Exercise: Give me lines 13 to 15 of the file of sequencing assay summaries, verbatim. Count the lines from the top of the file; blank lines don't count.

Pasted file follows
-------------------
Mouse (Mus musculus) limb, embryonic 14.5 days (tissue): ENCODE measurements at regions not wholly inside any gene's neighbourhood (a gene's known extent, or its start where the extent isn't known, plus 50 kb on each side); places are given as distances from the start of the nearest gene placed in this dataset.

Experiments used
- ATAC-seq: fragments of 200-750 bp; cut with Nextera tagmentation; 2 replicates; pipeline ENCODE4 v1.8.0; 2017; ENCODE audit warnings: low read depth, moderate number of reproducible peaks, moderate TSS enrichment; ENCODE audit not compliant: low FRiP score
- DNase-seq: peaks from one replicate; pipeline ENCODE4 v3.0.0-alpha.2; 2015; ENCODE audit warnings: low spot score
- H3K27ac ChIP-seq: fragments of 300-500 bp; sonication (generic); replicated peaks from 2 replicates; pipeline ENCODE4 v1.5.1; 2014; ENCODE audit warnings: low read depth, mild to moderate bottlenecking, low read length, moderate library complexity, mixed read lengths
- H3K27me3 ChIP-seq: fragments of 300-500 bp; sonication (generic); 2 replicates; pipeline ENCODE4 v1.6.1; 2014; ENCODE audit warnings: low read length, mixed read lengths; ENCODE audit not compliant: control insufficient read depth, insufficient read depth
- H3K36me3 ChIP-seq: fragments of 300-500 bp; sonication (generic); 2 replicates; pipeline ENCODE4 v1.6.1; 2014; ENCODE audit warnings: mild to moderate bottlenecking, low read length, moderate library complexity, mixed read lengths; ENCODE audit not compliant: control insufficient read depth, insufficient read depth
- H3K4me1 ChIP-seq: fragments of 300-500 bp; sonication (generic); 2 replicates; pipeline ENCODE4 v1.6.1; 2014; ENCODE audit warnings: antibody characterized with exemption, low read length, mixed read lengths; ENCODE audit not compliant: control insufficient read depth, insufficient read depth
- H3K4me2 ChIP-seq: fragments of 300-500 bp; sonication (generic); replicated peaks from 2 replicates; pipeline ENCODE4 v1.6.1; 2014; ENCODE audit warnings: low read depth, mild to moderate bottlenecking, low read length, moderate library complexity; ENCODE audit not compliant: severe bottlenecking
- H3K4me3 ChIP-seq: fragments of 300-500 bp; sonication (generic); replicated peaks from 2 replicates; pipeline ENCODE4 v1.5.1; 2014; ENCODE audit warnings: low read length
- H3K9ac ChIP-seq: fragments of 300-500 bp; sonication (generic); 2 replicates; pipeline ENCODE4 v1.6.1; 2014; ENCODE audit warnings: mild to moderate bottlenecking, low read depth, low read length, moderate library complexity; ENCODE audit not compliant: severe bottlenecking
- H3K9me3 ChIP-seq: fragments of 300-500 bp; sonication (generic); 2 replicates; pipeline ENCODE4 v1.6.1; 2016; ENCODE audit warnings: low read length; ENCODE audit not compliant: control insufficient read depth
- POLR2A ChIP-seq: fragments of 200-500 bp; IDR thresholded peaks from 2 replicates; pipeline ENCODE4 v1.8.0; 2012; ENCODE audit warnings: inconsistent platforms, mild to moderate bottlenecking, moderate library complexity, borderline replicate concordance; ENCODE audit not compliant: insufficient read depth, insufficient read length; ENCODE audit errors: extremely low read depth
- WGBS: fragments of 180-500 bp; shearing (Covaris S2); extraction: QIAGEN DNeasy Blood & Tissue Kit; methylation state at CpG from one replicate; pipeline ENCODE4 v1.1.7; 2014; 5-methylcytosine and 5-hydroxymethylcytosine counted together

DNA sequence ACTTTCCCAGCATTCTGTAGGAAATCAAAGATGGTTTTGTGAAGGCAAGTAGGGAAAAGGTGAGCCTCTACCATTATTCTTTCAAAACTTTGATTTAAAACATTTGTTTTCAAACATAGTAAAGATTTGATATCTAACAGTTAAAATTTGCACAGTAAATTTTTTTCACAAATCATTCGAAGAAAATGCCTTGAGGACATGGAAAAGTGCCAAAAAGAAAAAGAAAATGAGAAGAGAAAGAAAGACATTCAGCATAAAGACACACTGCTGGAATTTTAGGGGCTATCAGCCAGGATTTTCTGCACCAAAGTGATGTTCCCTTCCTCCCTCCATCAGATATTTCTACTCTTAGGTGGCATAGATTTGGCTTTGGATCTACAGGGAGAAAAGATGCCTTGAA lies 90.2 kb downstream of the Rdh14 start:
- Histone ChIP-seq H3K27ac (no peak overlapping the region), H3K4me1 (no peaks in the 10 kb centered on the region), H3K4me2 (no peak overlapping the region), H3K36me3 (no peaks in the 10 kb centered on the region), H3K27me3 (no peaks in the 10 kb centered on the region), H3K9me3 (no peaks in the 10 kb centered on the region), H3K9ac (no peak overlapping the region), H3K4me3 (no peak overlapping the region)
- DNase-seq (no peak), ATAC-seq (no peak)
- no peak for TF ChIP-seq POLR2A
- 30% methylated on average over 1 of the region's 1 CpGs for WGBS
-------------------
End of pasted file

- POLR2A ChIP-seq: fragments of 200-500 bp; IDR thresholded peaks from 2 replicates; pipeline ENCODE4 v1.8.0; 2012; ENCODE audit warnings: inconsistent platforms, mild to moderate bottlenecking, moderate library complexity, borderline replicate concordance; ENCODE audit not compliant: insufficient read depth, insufficient read length; ENCODE audit errors: extremely low read depth
- WGBS: fragments of 180-500 bp; shearing (Covaris S2); extraction: QIAGEN DNeasy Blood & Tissue Kit; methylation state at CpG from one replicate; pipeline ENCODE4 v1.1.7; 2014; 5-methylcytosine and 5-hydroxymethylcytosine counted together

DNA sequence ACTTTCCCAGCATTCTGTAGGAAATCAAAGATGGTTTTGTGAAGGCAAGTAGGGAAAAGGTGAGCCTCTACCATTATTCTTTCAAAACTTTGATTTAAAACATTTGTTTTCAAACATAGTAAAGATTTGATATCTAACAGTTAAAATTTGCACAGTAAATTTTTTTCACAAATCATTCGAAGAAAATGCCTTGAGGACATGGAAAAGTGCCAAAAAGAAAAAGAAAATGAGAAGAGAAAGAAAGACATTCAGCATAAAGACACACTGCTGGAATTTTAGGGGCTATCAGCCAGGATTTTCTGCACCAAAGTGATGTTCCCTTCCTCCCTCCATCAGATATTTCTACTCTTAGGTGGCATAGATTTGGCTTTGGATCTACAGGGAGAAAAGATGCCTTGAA lies 90.2 kb downstream of the Rdh14 start: